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Wasps and Yellowjackets

The threat of a painful wasp sting makes most people very concerned about wasps and their nests, especially around the home or workplace.  However, stinging incidents do not occur very often.  It is best to leave bees and wasps alone, unless their nests and activities present a danger.  There are times when control measures need to be taken and wasps and their nests must be removed.  People may fear bees, wasps, yellowjackets and hornets, but they are very beneficial to humans and ecosystems in many ways.  Some are predators of harmful insects and some are beneficial pollinators of many different kinds of plants.

Wasps are generally divided into two groups - the solitary wasps and the social wasps.

Solitary Social
Mud Daubers Yellowjackets
Spider Wasps Hornets
Sand Wasps Paper Nest Wasps

Solitary wasps rarely cause problems or stinging events.  They are called solitary wasps because they build nests only for their own offspring.  They do not colonize or build nests where many wasps live together.  Although they may look threatening, most of them do not defend their nests and rarely sting people.  For example, Mud Daubers build a hard nest out of mud, usually on the walls, ceilings, eaves or attics of buildings.  Each nest is attended by a single female wasp.  The Mud Dauber's favorite food is spiders.  The Blue Mud Wasp is a relatively common solitary wasp that lives in our area.  This wasp repairs and uses abandoned nests of other wasps.  The Black Widow spider is at the top of their menu.  Sand Wasps, such as those belonging to the genus Bembix, dig nest holes in loose sandy ground.  They catch and paralyze prey insects such as flies, then place them inside the nest holes and lay their eggs on them.  The paralyzed flies serve as food for the wasp larvae when they hatch.

Social wasps include the Yellowjackets, Hornets and Paper Nest Wasps.  They live together in common nests or aggregate together by building their nests close to each other.  Most of these wasps are efficient and beneficial predators of armyworms, corn earworms and other agricultural and home garden pests.  Hornets will eat house flies, blow flies and caterpillars.  Other Yellowjacket species are exclusively scavengers and will feed on carcasses, garbage and picnic lunches.  In some places, such as campgrounds in the Sierras, these are called meat bees.  Unless wasp nests are active near human activities, it's best to leave them alone.  Unlike solitary wasps, these wasps can become very defensive and protective of their nests if disturbed.  Loud noises and vibrations from machines like lawn mowers can cause them to become very aggressive.  Even vibrations from footsteps or walking too close to a nest can make them become defensive.  Yellowjackets, hornets and paper nest wasps are also attracted to sources of water and certain odors.  Swimming pools, ornamental ponds and other sources of standing water will attract nest building workers.  Foraging and scavenging workers may be attracted in differing degrees to clover, ripe or rotting fruit, pet food, garbage, soft drinks and a variety of cooked or uncooked meats.  They are attracted to many of the same kinds of foods humans prefer.  Perfumes, hair sprays, suntan lotion and other cosmetics can sometimes attract wasps, bees and yellowjackets.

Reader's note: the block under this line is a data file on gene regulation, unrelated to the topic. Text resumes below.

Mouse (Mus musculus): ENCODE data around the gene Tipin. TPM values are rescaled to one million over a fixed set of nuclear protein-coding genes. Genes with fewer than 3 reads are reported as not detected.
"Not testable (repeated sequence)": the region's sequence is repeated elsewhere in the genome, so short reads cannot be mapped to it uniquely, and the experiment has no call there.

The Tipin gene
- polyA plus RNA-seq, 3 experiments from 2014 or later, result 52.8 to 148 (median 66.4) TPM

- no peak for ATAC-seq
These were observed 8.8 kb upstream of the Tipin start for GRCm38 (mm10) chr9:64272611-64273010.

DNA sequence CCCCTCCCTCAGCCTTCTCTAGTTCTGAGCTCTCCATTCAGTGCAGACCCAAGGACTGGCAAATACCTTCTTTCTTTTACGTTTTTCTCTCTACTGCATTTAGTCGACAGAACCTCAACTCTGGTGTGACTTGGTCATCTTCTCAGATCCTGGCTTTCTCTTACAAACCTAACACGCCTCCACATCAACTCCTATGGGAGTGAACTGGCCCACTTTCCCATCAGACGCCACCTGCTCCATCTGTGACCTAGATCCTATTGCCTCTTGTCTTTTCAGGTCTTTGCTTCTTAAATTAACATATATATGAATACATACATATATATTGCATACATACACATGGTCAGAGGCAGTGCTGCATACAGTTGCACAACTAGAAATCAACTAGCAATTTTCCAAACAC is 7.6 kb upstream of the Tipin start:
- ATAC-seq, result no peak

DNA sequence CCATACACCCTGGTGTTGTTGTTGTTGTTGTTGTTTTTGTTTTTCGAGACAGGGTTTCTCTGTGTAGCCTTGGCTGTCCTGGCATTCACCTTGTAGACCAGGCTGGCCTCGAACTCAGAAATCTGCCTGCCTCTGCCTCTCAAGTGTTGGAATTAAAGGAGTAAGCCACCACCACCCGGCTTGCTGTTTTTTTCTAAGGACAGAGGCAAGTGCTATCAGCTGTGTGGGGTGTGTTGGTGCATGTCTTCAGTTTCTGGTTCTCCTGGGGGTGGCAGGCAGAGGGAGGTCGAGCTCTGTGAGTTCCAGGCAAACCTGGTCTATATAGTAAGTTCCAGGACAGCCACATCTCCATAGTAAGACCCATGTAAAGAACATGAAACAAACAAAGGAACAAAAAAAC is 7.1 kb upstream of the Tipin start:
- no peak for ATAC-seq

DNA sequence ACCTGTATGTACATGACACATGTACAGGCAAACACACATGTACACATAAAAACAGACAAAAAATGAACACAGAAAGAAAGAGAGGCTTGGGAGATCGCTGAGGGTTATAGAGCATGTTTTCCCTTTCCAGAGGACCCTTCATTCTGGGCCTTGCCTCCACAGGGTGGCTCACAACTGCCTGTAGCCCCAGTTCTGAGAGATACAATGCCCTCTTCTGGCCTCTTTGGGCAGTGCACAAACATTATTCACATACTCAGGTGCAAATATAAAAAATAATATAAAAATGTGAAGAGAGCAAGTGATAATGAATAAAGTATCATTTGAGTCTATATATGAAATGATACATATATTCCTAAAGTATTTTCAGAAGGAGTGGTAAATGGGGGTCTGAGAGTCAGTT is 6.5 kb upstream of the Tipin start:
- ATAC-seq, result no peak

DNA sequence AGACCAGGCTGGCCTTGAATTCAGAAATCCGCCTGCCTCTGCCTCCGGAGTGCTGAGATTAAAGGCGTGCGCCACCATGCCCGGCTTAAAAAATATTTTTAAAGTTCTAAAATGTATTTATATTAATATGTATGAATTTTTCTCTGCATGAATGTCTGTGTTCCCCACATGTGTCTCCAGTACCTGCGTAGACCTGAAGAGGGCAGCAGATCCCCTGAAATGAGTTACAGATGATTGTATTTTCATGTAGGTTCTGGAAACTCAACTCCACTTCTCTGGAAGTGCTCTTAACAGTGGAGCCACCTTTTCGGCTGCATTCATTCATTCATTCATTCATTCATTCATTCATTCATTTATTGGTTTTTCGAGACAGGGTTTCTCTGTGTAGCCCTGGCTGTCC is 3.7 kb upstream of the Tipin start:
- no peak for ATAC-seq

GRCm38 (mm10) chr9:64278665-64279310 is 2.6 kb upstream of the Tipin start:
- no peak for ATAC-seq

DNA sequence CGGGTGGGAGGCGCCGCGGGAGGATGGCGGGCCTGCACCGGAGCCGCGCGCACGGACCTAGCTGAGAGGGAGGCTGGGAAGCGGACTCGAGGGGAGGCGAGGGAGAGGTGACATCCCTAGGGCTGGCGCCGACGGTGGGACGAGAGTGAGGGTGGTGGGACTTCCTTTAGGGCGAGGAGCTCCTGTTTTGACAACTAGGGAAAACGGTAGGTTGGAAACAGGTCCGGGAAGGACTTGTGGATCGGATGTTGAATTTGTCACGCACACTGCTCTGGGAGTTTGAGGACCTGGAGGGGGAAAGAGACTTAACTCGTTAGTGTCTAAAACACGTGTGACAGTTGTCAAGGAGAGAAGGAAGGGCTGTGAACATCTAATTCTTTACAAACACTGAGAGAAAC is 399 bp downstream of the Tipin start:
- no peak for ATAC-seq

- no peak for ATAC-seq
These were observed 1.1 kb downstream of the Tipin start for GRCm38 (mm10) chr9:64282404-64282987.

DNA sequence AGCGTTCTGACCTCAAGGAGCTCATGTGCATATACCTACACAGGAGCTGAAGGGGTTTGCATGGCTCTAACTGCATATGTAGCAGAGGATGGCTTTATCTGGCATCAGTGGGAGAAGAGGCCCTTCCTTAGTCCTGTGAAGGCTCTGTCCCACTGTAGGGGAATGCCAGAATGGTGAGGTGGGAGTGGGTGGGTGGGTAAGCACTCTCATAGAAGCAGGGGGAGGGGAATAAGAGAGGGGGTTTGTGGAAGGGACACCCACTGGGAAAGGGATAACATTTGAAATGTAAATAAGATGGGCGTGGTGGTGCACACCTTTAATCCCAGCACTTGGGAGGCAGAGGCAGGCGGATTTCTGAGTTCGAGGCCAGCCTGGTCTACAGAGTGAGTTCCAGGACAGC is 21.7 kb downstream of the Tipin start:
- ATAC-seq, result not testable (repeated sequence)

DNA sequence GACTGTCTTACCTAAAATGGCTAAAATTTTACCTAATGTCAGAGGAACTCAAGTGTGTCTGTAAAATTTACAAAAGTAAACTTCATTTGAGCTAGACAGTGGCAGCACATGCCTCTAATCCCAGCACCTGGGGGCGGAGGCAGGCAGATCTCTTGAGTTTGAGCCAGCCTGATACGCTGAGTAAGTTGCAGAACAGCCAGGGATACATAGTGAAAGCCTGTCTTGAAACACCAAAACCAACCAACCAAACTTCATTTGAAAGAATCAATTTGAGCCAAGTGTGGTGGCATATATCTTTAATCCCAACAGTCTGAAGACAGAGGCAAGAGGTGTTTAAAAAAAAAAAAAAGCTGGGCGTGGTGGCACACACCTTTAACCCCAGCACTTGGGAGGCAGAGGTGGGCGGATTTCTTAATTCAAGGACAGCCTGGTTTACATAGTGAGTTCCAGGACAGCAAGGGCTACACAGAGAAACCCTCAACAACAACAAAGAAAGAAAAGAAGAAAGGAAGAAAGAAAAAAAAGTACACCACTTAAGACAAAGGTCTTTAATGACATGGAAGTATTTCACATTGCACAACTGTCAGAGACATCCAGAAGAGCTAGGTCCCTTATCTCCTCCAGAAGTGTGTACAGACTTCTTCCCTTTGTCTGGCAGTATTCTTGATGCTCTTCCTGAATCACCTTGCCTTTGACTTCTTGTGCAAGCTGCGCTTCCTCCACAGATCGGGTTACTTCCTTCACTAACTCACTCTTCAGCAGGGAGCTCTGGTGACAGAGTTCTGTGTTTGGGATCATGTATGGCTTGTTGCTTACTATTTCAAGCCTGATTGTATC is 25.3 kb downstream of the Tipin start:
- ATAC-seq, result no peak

Yellowjackets / Hornets

Yellowjackets and hornets include several species of wasps in the genera Vespula and Dolichovespula.  These wasps build  nests in a variety of shapes and locations.  Vespula pensylvanica is a ground nesting species, often called meat bees or simply yellowjackets.  Vespula vulgaris commonly builds its nests in rotting tree stumps in higher elevations.  Vulgaris germanica is commonly found in urban areas, sometimes nesting in houses.  Dolichovespula maculata, the bald faced hornet, builds paper nests and attaches them to eaves of buildings or limbs of trees.  Colonies of these species reach much higher numbers than paper nest wasps.  They can achieve population numbers ranging between 1,500 and 15,000 individuals.  Besides meeting them as they try to steal picinic food, they can also be encountered when people inadvertently disturb ground nests or nests in walls or trees.

Paper Nest Wasps

Paper nest wasps include species belonging most commonly in the genus Polistes.  They can be distinguished from other bees, hornets and yellowjackets in that they are somewhat less aggressive and they build hexagonally shaped, open paper nests attached to a surface on a slender stalk.  Color and markings vary but include yellows, browns and blacks. The nest is constructed in protected areas above the ground. Common places they like to build their nests include voids in buildings and walls or under the eaves of homes and other buildings.  They can also be found in various types of equipment and machinery, pipe fences and gates, inside shops and barns, and vegetation such as thick shrubs and trees.  Nest building begins in the spring, with construction and maintenance continuing as the colonly grows in size.  Wasps gather fibers from old decaying wood or dead, dry plants, chew them up and mix the debris with water to make their grey papery nest. Populations in these nests rarely exceed 200.  Exceptions to this rule apply to Polistes dominulus, the European Paper Nest Wasp.  It is an invasive wasp species that has been in the United States for many years.  It has been in California for a long time now, and can be very numerous and troublesome in the Sutter-Yuba area.